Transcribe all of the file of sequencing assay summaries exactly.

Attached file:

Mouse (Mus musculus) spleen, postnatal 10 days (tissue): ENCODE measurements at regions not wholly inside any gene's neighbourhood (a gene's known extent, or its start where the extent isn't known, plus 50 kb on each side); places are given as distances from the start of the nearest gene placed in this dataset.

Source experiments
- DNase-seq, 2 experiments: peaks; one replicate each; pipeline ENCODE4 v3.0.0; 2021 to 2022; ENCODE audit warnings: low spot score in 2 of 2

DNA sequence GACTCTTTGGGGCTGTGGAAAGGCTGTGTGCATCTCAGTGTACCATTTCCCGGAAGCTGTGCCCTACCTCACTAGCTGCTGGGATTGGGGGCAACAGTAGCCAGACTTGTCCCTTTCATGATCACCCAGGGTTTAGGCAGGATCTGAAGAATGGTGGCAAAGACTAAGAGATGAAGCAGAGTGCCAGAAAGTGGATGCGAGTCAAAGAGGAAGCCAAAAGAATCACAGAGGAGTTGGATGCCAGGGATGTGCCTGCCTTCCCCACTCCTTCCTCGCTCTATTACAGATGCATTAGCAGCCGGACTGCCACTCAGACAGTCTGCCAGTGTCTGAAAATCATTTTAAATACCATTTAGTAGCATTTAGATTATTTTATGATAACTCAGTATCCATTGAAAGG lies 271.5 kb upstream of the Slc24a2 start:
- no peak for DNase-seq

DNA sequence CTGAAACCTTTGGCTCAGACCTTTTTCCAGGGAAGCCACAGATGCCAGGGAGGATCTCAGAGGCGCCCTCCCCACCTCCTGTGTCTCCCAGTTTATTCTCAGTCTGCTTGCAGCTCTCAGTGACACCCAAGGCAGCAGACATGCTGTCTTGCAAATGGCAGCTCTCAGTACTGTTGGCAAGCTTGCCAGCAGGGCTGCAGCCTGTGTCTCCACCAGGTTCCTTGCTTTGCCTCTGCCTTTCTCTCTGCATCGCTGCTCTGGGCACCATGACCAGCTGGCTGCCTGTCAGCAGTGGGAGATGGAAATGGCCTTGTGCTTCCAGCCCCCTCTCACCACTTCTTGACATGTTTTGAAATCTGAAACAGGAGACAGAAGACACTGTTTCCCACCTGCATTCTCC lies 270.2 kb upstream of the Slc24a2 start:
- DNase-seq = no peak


Mouse (Mus musculus) spleen, postnatal 10 days (tissue): ENCODE measurements at regions not wholly inside any gene's neighbourhood (a gene's known extent, or its start where the extent isn't known, plus 50 kb on each side); places are given as distances from the start of the nearest gene placed in this dataset.

Source experiments
- DNase-seq, 2 experiments: peaks; one replicate each; pipeline ENCODE4 v3.0.0; 2021 to 2022; ENCODE audit warnings: low spot score in 2 of 2

DNA sequence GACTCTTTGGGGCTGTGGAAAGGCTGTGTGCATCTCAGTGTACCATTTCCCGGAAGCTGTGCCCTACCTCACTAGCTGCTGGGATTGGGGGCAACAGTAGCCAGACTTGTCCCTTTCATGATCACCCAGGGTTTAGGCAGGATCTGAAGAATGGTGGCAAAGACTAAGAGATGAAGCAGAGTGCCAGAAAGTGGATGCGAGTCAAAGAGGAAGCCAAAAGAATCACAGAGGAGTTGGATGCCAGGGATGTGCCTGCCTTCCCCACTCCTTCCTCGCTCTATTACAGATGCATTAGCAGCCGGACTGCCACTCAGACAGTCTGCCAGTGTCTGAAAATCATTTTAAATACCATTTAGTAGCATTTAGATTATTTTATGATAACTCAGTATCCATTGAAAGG lies 271.5 kb upstream of the Slc24a2 start:
- no peak for DNase-seq

DNA sequence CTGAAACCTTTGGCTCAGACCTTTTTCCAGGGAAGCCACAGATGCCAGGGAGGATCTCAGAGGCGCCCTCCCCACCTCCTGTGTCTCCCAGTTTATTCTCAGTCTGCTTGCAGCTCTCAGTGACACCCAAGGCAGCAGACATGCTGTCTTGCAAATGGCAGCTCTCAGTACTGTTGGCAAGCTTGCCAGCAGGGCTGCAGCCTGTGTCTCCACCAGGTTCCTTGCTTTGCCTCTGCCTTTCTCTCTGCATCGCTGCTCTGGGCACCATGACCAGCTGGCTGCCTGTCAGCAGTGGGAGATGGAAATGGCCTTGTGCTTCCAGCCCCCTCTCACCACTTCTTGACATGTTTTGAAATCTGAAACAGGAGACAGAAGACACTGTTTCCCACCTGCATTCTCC lies 270.2 kb upstream of the Slc24a2 start:
- DNase-seq = no peak